The state government has been criticised for rejecting the proposed Wallarah 2 underground mine near Wyong just hours before it went into caretaker mode ahead of the March 26 election.
Planning Minister Tony Kelly’s decision was applauded yesterday by environmentalists.
But Wallarah 2 spokesman Tony Smith said Mr Kelly had gone against his own planning assessment commission in rejecting the mine.
NSW Minerals Council chief executive Nikki Williams said the organisation rarely commented on individual projects but the decision ‘‘plays Russian roulette with investment and leaves the planning commission with an uncertain future’’.
‘‘While we would like to give the minister the benefit of the doubt, it is difficult to look beyond March 26 as the primary driver for this decision,’’ Ms Williams said.
The planning commission recommended the mine subject to various approvals in November last year, but its report was kept under wraps until now.
Mr Kelly made his decision on Thursday, hours before the government went into caretaker mode at midnight that night.
He said Wallarah 2 posed too many unresolved concerns over ‘‘mine subsidence, water, ecological and heritage impacts’’.
Lake Macquarie MP Greg Piper said the rejection was ‘‘a great result, but for very doubtful reason’’ – and one that reminded him of Labor’s 2007 pre-election policy banning open-cut mining in the area.
Wallarah 2’s ‘‘bitterly disappointed’’ Korean-backed owners said they were examining the decision and considering their options.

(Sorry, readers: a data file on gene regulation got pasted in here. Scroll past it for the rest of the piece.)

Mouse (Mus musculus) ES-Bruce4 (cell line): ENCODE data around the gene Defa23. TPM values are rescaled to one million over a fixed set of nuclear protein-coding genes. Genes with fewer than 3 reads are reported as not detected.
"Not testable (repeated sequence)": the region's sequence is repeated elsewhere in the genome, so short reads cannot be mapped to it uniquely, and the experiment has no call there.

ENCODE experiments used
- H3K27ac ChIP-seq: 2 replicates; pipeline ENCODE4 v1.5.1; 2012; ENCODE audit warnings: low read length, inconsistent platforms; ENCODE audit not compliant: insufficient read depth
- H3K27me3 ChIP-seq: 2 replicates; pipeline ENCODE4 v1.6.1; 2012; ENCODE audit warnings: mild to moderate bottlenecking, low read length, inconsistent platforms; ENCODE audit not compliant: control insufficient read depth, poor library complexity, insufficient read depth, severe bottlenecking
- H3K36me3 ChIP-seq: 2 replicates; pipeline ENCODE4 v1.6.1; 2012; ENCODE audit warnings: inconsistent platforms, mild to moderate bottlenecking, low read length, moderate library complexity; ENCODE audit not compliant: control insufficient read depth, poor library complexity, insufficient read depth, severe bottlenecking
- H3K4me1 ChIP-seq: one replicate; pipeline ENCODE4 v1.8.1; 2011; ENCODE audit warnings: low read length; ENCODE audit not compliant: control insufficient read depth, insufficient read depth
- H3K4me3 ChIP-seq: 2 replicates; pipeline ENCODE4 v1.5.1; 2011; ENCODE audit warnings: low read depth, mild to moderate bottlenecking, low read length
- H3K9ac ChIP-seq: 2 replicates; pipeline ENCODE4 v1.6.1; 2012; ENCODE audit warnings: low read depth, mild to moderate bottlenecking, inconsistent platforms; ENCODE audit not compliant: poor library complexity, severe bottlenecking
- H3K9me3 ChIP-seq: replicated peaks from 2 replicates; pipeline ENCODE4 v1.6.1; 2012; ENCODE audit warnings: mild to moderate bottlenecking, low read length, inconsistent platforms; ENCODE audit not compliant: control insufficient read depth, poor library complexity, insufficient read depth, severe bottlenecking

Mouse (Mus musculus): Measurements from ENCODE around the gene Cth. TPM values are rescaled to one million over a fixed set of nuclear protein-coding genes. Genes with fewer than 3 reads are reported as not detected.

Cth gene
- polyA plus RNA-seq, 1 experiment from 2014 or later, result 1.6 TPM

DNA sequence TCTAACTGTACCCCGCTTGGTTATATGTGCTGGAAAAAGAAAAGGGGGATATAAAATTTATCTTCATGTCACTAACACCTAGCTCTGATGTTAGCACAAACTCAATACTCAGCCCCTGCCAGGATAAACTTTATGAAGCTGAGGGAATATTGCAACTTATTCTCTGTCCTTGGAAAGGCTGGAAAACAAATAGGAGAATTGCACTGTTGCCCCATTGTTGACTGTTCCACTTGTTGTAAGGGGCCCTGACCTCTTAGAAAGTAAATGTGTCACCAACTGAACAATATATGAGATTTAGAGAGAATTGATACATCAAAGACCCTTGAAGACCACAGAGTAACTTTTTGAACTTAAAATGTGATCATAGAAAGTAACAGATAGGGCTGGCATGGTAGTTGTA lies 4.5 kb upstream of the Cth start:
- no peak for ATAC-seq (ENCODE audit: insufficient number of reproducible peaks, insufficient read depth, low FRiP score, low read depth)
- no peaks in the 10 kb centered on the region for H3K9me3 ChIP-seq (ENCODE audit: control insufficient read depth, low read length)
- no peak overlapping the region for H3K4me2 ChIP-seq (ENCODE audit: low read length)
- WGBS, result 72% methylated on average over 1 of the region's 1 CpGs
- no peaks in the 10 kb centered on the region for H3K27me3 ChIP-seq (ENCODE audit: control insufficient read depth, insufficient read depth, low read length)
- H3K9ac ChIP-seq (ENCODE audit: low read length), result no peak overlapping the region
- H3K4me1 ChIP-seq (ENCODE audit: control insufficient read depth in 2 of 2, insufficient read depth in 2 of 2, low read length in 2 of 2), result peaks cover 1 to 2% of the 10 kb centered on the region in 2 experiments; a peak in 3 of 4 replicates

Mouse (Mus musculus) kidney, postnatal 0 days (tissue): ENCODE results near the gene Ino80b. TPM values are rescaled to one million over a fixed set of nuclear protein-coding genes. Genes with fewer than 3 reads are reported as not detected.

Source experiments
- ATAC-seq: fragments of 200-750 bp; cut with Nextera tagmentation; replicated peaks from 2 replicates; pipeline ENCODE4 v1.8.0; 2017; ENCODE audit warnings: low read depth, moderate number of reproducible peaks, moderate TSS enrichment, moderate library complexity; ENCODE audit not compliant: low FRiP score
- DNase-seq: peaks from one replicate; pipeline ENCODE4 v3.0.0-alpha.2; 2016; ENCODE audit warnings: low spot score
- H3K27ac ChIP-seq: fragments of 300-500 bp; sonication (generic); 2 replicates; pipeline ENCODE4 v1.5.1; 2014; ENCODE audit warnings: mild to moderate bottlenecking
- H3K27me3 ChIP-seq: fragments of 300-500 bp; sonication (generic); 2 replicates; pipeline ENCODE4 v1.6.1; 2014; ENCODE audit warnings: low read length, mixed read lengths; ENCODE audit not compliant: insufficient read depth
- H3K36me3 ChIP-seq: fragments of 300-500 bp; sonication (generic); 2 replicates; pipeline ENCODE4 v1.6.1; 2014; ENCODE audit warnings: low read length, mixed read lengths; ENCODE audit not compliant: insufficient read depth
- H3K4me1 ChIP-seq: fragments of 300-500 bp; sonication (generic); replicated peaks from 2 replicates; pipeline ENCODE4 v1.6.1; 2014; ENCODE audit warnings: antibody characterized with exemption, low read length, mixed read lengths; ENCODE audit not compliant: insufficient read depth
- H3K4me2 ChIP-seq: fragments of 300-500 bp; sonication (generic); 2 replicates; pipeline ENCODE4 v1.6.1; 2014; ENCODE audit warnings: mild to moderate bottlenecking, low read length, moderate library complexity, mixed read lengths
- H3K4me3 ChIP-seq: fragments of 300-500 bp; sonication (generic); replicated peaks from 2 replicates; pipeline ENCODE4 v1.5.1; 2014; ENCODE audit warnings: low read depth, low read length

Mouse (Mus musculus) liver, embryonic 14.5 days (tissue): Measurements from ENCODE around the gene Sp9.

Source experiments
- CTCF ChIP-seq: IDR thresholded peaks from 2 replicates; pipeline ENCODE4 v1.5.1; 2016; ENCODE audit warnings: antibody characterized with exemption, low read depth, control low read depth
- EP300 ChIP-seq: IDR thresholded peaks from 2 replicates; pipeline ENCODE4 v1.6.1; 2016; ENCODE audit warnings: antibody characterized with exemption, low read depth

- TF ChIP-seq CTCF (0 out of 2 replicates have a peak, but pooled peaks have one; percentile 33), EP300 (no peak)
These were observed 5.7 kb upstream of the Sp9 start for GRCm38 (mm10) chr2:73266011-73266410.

The Wallarah II rejection follows the decision against the Bickham open-cut proposal in May last year.
But the government recently approved the expansion of the Ravensworth open-cut near Singleton to produce up to 20million tonnes a year for 29years.
The Wallarah 2 proposal has been on the books since 1995, with the Korean government-backed Kores Australia taking control from BHP Billiton in 2005.
It was one of the projects used to justify the need to build a freight railway from Fassifern to Hexham.
Kores lodged its plans in late 2007 proposing to mine 5 million tonnes of thermal coal a year for 28years – making the coal worth about $1.6billion at recent prices.
Mr Smith said $80million had been spent already. The mine would cost $600million to build and would employ 300 mineworkers.
In refusing the mine, Mr Kelly said he was worried about subsidence under the Jilliby conservation area and the Wyong state forest and uncertainty over ‘‘potential surface water quality impacts’’.
The assessment commission said the mine posed no significant issues for the Central Coast water supply provided there were no major unidentified geological faults.
Shadow Central Coast minister, Chris Hartcher said the Coalition had opposed the mine since 2007 while Labor ‘‘sat on its hands’’ and passed the buck to the planning commission. ‘‘When the PAC had came out in favour, the Labor member for Wyong, David Harris abandoned faith in the process he had previously supported,’’ Mr Hartcher said.